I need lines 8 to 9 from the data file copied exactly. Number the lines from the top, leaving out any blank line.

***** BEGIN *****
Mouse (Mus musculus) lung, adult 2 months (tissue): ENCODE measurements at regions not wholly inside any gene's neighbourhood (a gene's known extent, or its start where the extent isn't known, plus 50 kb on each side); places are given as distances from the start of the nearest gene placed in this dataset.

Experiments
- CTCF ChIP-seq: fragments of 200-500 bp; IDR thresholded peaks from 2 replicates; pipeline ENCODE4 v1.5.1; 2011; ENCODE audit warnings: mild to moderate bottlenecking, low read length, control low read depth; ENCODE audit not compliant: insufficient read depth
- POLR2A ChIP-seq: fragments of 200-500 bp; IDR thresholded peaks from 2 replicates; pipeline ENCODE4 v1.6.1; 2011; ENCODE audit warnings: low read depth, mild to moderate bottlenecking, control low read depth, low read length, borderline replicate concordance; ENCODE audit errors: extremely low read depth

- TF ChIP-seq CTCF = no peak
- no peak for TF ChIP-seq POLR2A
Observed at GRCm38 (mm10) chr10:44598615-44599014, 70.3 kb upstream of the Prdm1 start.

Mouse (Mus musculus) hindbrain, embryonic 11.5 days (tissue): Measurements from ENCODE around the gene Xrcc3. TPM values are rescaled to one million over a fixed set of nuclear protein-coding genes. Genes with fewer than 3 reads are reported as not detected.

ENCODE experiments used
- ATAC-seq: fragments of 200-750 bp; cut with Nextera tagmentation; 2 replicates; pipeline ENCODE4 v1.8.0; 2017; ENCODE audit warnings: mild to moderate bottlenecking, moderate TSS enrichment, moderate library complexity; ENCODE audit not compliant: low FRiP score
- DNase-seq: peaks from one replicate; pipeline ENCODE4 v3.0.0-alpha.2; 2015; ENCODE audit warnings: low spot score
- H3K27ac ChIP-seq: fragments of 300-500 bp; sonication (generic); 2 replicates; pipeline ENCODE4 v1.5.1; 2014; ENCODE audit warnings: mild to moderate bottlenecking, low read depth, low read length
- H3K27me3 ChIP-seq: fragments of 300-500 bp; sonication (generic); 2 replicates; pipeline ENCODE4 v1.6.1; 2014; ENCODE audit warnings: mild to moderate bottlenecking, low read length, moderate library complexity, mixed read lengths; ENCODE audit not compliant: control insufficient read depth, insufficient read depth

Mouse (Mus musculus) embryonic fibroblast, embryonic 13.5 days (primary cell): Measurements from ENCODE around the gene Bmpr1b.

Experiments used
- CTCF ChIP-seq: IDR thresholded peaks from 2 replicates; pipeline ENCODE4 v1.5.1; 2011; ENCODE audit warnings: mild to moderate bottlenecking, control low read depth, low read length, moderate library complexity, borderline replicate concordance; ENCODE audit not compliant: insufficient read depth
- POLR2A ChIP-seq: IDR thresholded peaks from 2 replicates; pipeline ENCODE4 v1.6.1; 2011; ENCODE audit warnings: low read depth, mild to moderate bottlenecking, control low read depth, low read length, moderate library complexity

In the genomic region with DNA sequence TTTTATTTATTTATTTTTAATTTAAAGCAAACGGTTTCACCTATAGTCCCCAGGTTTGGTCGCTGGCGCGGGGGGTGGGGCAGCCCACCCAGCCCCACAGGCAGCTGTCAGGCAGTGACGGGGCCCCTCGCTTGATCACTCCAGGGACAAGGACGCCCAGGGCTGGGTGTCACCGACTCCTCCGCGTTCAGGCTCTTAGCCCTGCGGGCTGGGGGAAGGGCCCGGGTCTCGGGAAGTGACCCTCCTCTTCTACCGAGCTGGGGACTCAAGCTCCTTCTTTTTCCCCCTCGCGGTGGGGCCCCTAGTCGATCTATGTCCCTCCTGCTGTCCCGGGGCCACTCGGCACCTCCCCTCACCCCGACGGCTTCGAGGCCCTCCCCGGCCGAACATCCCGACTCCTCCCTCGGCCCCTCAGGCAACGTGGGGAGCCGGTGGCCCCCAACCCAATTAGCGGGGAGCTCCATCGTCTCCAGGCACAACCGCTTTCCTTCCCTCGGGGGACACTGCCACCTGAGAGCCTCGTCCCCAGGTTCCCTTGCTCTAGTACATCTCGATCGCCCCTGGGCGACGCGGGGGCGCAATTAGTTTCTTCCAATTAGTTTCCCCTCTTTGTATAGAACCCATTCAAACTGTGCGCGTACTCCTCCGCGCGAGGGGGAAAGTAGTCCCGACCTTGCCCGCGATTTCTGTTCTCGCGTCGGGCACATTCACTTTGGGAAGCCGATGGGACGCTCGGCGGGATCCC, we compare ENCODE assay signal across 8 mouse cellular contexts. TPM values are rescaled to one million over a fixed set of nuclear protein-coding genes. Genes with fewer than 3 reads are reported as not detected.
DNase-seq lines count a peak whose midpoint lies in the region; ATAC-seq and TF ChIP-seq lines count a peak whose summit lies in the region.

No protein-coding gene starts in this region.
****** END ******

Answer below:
Mouse (Mus musculus) hindbrain, embryonic 11.5 days (tissue): Measurements from ENCODE around the gene Xrcc3. TPM values are rescaled to one million over a fixed set of nuclear protein-coding genes. Genes with fewer than 3 reads are reported as not detected.

ENCODE experiments used